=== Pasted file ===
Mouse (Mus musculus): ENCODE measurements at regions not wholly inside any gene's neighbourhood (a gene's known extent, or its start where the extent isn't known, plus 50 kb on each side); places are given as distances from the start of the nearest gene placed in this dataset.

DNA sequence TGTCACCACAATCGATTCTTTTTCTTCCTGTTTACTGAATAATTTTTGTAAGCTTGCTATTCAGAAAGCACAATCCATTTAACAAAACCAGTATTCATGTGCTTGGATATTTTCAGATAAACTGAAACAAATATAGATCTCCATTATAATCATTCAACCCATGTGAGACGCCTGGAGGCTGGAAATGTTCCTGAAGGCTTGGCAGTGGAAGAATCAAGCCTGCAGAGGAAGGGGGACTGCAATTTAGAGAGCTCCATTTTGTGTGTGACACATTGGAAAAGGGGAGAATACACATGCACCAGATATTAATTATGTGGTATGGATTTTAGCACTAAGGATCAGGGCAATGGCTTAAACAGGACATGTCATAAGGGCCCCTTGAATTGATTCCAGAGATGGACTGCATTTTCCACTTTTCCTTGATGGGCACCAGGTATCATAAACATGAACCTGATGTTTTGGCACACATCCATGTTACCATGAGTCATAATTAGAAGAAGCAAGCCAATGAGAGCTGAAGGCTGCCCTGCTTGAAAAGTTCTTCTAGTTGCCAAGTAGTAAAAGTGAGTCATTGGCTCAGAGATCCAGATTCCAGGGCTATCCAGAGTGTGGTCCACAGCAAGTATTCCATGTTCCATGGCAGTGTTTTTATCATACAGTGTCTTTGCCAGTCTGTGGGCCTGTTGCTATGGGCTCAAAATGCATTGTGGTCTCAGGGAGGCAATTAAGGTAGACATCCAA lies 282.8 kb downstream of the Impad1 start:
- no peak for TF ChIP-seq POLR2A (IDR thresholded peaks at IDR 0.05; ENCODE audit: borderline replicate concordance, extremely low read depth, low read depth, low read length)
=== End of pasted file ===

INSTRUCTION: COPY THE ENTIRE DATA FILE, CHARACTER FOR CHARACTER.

Mouse (Mus musculus): ENCODE measurements at regions not wholly inside any gene's neighbourhood (a gene's known extent, or its start where the extent isn't known, plus 50 kb on each side); places are given as distances from the start of the nearest gene placed in this dataset.

DNA sequence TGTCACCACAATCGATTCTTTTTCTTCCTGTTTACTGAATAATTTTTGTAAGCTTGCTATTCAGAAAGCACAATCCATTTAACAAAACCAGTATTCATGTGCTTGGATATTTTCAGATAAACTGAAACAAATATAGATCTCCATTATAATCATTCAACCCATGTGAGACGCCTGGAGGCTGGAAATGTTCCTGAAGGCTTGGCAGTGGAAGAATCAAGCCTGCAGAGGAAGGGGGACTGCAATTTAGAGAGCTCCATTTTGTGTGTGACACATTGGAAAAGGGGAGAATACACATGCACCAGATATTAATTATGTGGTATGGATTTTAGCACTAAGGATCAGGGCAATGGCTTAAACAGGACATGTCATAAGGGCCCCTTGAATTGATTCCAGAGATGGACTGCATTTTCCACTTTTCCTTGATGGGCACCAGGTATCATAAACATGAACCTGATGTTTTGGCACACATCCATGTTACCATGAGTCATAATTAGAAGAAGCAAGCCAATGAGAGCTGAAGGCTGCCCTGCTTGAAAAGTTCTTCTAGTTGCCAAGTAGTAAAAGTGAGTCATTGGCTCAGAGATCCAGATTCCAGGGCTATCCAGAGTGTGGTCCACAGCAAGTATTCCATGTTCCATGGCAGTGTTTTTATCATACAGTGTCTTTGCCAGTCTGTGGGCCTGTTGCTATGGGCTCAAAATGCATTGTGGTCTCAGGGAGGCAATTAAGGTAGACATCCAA lies 282.8 kb downstream of the Impad1 start:
- no peak for TF ChIP-seq POLR2A (IDR thresholded peaks at IDR 0.05; ENCODE audit: borderline replicate concordance, extremely low read depth, low read depth, low read length)